A: They recently announced one substantial contract, a framework contract where they have had the first order for 8.5m. Off the top of my head, I don't have the total pipeline but this is why the upside is potentially large; if these contracts do come through and they execute them successfully, which is obviously the risk, whether they execute successfully with the larger contracts, then earnings could grow very substantially and at a P/E of eight or so, that would look a real bargain. You could get both earnings growth and multiple expansion if they deliver, which, of course, is a big if.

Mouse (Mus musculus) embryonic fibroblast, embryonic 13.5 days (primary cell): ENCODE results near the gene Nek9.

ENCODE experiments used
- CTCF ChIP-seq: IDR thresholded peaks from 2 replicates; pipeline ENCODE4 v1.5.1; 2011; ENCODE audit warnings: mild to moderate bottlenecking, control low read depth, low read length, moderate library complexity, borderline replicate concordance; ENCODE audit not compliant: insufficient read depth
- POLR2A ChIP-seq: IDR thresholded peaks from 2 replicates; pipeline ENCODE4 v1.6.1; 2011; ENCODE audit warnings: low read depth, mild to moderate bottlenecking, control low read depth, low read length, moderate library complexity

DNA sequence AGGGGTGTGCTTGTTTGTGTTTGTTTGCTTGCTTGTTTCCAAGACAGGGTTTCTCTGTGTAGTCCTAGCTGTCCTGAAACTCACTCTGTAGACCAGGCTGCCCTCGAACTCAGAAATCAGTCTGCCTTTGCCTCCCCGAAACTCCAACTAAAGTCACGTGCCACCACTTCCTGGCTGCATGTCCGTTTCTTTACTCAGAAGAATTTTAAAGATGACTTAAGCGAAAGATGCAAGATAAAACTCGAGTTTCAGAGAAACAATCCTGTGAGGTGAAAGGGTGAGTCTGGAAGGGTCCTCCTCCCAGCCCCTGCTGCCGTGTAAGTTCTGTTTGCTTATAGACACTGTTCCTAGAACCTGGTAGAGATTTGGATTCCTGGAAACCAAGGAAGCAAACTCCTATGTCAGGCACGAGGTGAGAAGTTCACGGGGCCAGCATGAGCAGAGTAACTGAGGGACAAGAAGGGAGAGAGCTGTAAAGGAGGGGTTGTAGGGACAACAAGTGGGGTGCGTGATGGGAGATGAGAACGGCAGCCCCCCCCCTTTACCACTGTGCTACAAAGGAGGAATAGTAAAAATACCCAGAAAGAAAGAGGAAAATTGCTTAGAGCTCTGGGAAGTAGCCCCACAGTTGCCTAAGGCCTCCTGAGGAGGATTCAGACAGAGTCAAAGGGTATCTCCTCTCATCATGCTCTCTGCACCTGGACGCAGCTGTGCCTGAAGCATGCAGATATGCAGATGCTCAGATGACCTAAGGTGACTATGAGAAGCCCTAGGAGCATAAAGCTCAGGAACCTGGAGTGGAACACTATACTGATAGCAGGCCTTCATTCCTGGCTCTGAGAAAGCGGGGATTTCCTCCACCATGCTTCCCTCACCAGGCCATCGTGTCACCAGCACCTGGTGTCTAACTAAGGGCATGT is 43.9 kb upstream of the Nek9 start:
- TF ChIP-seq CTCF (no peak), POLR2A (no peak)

Q: Do you have anything to say about the competition?

A: As I say, it’s a bit of a unique business because there are not many operators that work in these areas, so the short answer to your question is no, I haven't, but that might be because I haven’t done enough research into the competition.

Ashtead (AHT)